Xanax is the brand name for alprazolam, a prescribed medication in a category of drugs known as benzodiazepines. Doctors usually prescribe Xanax to treat patients suffering from panic disorders and anxiety. They might also be prescribed for seizure control, muscle spasms, or to enhance the effects of anesthesia for a painful operation.
When you hear people talking about tranquilizers, benzodiazepines are the classic version of this type of medication. Familiar trade names other than Xanax include Valium and Ativan. These are among the most commonly prescribed medications in the United States.
Benzodiazepines work by interacting with the central nervous system, telling a receptor in the brain that is related to inhibitions to relax, and causing muscle relaxation, sedation, and reduced anxiety levels. Xanax is a fast-acting drug, lasting 6 hours or so, with the majority of the benefits are experienced within an hour of use. Xanax is most frequently abused by people looking for its sedative effects.
Benzodiazepines such as Xanax are frequently abused. This is in part because the drugs are freely available on a widespread basis, and in part due to the toxic effects that they produce. They are often abused chronically, although in hospital emergency departments it’s more common to see overdoses from benzodiazepines, whether intentional or accidental. Serious injuries, illness, or death from benzodiazepine abuse alone are rare; however, Xanax and its cousins are frequently taken with other medications, illegal drugs, or alcohol. Taken in combination, Xanax or other benzodiazepines and alcohol can be dangerous or even fatal.
Xanax is also particularly addictive when it is abused, taken other than as directed or recreationally. Furthermore, Xanax is potentially addictive for anyone. According to the US National Library of Medicine, Xanax use can result in tolerance, dependence, and addiction, if used for a prolonged period or taken in large quantities.
Even those who are prescribed Xanax and take it just as prescribed can become addicted—sometimes without noticing it.
What is Xanax Withdrawal?
People who take Xanax recreationally, or for longer than prescribed, or in large doses are at highest risk of developing an addiction. These people are also more likely to suffer from symptoms of withdrawal, and are more likely to experience more severe side effects, such as seizures and hallucinations.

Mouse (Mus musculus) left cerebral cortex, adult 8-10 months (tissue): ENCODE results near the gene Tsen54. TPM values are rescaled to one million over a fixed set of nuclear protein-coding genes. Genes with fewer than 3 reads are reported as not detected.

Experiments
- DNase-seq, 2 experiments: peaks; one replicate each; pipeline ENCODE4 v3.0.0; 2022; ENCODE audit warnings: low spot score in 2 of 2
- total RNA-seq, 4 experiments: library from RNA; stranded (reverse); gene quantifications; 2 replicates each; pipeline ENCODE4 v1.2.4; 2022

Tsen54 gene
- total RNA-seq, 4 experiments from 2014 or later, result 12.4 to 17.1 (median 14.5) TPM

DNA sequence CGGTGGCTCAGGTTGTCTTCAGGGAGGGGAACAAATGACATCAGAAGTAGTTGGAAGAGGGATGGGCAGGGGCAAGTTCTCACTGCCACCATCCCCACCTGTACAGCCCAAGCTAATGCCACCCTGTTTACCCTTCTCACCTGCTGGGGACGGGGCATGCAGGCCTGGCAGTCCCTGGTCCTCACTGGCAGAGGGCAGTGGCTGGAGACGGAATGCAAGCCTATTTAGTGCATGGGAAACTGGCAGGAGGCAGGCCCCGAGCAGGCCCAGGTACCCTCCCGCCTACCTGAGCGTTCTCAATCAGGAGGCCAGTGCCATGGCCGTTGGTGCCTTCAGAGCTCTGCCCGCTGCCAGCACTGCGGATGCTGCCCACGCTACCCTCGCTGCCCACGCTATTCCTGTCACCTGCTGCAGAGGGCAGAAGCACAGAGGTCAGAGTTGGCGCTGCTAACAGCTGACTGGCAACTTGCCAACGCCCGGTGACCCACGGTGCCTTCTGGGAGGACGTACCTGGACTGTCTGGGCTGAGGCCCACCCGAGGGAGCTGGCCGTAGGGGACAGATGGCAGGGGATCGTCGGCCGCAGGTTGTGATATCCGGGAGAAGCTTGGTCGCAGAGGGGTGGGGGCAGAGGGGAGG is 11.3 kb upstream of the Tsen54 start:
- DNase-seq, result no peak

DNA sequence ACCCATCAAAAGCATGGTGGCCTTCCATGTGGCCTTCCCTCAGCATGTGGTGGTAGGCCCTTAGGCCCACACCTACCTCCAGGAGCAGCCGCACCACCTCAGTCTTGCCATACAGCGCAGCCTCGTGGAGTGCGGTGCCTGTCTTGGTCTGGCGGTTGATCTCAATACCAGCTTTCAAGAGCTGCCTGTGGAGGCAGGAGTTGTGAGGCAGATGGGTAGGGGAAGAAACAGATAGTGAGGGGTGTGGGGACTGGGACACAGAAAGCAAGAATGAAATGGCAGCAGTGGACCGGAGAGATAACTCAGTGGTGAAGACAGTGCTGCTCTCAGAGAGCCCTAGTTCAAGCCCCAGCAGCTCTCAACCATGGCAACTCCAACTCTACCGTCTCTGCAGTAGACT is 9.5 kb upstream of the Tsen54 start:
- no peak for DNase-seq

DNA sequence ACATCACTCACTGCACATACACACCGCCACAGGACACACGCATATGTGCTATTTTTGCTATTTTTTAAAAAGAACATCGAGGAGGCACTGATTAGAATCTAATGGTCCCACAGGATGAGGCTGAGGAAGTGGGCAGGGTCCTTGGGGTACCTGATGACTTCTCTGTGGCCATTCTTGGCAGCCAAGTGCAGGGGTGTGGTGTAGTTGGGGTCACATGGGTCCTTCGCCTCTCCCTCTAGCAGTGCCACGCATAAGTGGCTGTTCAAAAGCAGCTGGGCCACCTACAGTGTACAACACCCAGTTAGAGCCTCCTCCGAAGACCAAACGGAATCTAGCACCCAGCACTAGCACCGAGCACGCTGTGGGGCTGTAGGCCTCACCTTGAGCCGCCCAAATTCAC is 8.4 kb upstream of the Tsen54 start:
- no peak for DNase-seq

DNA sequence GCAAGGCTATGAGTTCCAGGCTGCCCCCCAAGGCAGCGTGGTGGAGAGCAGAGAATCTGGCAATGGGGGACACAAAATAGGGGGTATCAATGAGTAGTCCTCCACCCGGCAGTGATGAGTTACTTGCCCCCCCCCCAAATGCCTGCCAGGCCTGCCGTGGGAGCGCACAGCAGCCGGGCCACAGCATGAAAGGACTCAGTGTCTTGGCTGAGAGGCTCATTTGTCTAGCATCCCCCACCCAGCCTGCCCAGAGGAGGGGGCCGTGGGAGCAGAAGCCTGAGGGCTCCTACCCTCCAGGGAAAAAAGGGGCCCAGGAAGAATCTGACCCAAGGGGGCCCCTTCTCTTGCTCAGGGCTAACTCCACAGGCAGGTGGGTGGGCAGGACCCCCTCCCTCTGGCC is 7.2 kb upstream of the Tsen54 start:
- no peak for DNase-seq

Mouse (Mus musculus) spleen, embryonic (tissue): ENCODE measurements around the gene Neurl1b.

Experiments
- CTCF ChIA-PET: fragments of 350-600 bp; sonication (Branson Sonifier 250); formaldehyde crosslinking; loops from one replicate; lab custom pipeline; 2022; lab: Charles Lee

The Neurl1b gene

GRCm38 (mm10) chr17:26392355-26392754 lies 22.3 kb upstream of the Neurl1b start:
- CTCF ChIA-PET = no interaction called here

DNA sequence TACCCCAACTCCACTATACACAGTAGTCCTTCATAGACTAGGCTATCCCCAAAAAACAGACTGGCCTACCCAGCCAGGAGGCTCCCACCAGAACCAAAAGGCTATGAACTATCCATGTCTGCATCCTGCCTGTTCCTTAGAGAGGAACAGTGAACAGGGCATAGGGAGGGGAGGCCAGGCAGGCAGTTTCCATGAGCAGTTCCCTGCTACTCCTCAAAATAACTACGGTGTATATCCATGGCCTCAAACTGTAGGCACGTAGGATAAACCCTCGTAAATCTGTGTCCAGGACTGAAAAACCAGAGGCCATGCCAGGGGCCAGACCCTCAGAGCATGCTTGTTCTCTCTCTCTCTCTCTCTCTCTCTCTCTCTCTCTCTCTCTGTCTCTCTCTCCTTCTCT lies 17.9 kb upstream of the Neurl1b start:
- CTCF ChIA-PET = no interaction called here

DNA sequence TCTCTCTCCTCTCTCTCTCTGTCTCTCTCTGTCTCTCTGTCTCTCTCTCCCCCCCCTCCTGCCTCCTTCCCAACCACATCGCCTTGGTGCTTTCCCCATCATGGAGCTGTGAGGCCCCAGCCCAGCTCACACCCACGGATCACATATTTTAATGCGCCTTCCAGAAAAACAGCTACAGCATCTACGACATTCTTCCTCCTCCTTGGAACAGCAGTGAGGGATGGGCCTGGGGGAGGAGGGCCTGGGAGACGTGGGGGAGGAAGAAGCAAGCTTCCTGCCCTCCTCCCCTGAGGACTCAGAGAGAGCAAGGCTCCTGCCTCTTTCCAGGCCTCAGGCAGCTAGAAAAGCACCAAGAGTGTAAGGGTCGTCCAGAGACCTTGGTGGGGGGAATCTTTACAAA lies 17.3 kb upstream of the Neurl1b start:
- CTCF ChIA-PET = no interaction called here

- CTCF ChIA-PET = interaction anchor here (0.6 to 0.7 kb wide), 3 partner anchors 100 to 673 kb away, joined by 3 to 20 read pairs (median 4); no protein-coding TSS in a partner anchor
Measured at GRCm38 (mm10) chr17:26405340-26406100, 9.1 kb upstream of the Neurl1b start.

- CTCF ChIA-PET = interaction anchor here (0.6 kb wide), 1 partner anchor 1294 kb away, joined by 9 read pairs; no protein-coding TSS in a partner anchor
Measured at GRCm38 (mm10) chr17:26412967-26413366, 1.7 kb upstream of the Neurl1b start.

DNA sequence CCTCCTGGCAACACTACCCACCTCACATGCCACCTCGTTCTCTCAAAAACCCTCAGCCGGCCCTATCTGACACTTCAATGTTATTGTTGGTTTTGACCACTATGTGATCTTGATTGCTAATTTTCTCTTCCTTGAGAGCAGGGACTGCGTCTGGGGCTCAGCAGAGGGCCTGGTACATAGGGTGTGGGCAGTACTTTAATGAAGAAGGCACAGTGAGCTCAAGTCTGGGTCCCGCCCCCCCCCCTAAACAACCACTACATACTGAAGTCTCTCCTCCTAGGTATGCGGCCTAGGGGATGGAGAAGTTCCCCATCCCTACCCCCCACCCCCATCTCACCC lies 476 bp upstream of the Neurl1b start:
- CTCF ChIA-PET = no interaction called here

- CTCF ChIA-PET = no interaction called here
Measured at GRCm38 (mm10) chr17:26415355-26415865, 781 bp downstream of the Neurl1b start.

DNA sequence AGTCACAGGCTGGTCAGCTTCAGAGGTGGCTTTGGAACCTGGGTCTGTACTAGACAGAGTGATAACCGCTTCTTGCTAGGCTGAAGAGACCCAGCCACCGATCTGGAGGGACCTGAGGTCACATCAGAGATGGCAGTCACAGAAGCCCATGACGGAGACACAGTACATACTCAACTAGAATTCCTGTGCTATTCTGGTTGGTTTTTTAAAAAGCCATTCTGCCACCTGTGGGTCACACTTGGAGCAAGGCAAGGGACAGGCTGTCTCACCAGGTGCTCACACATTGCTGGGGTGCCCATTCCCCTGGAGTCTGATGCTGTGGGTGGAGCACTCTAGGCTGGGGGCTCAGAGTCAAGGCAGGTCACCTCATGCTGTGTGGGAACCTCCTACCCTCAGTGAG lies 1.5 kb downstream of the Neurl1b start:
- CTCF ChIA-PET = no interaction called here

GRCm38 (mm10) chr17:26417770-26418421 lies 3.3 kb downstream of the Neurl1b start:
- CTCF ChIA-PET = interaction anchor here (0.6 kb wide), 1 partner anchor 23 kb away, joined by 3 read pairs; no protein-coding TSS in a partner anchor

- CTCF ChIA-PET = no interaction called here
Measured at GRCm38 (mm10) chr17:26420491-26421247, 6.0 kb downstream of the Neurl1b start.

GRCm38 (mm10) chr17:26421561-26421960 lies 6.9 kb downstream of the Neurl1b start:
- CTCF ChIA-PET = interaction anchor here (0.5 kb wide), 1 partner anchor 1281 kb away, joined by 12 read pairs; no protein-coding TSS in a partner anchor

Withdrawal symptoms are triggered when someone who is physically dependent on Xanax stops taking it suddenly. Because they are physically dependent on Xanax, without it they just can’t feel normal or function well, and they frequently experience emotional and physical pain along with psychological symptoms.
Xanax has some of the most dangerous withdrawal symptoms among the benzodiazepines, in part because it acts fast and leaves the body quickly. This can cause withdrawal symptoms that are both severe and sudden. Even the type of Xanax that is extended-release causes more serious withdrawal symptoms than most other varieties of benzodiazepine. In fact, Xanax is 10 times more potent than Klonopin and Valium, two other benzodiazepines.
In general, the longer you’ve taken benzodiazepines and the higher the doses, the more intense your withdrawal symptoms will be. Withdrawals and the painful side effects they produce make many people with benzodiazepine addictions reluctant to quit or even seek out help. Social norms can also be a problem; many people hold the mistaken belief that only “druggies” experience benzodiazepine withdrawals. This just isn’t so, and anyone who has developed dependence to any drug, including Xanax taken as prescribed, can experience painful withdrawals.
Withdrawal symptoms typically begin a just few hours after the final dose, and can come on suddenly. The most common symptoms include: difficulty concentrating, headaches, heart palpitations, increased anxiety, insomnia, irritability, muscle pain and stiffness, nausea, panic attacks, seizures, suicidal thoughts, sweating, uncontrollable shaking, vomiting, and weight loss.
Rebound symptoms are also possible after stopping use of Xanax. Pre-existing psychological disorders enhance the severity of these rebound effects, which may include panic attacks, anxiety, and inability to sleep.
How Long Does Xanax Withdrawal Last?
Many variables influence the length of benzodiazepine withdrawal. Some include the length and severity of the period of drug abuse, the half-life of the drug, and the age of the person. People who have been using drugs for longer times periods will typically experience more difficult withdrawals.
Long-term benzodiazepine users can typically expect a minimum of five days of withdrawal symptoms. Certain underlying mental health and medical issues can also affect how long withdrawal persists, as the body and brain works to restore themselves to a pre-benzodiazepine state.